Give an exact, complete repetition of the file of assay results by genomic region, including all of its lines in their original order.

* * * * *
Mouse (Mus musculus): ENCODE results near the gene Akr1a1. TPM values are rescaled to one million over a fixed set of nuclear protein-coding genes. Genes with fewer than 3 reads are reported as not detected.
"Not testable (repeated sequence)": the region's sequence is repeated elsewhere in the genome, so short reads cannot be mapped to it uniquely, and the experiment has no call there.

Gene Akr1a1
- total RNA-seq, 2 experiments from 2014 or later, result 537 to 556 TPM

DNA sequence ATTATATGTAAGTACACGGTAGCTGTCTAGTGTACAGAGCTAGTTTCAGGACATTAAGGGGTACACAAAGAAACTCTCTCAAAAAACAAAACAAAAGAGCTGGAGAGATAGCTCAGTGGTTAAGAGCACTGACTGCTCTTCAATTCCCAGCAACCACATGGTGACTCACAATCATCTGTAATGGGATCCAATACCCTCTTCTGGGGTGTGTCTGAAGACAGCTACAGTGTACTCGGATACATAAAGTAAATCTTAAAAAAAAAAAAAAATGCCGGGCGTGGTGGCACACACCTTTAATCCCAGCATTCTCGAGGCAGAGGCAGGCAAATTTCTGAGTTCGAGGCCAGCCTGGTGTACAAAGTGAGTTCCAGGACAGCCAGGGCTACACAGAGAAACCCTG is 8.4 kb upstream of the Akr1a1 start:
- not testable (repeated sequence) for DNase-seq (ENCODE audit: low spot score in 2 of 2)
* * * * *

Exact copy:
Mouse (Mus musculus): ENCODE results near the gene Akr1a1. TPM values are rescaled to one million over a fixed set of nuclear protein-coding genes. Genes with fewer than 3 reads are reported as not detected.
"Not testable (repeated sequence)": the region's sequence is repeated elsewhere in the genome, so short reads cannot be mapped to it uniquely, and the experiment has no call there.

Gene Akr1a1
- total RNA-seq, 2 experiments from 2014 or later, result 537 to 556 TPM

DNA sequence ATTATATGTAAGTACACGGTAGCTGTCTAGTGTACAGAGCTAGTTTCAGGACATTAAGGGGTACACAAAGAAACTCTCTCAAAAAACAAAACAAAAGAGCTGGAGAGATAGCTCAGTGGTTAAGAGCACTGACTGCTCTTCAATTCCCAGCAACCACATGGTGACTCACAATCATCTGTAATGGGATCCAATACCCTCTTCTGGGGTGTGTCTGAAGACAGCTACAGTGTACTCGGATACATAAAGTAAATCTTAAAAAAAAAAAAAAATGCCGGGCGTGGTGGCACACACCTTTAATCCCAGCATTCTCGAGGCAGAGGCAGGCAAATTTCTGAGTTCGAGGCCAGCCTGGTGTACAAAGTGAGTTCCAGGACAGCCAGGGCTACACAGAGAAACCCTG is 8.4 kb upstream of the Akr1a1 start:
- not testable (repeated sequence) for DNase-seq (ENCODE audit: low spot score in 2 of 2)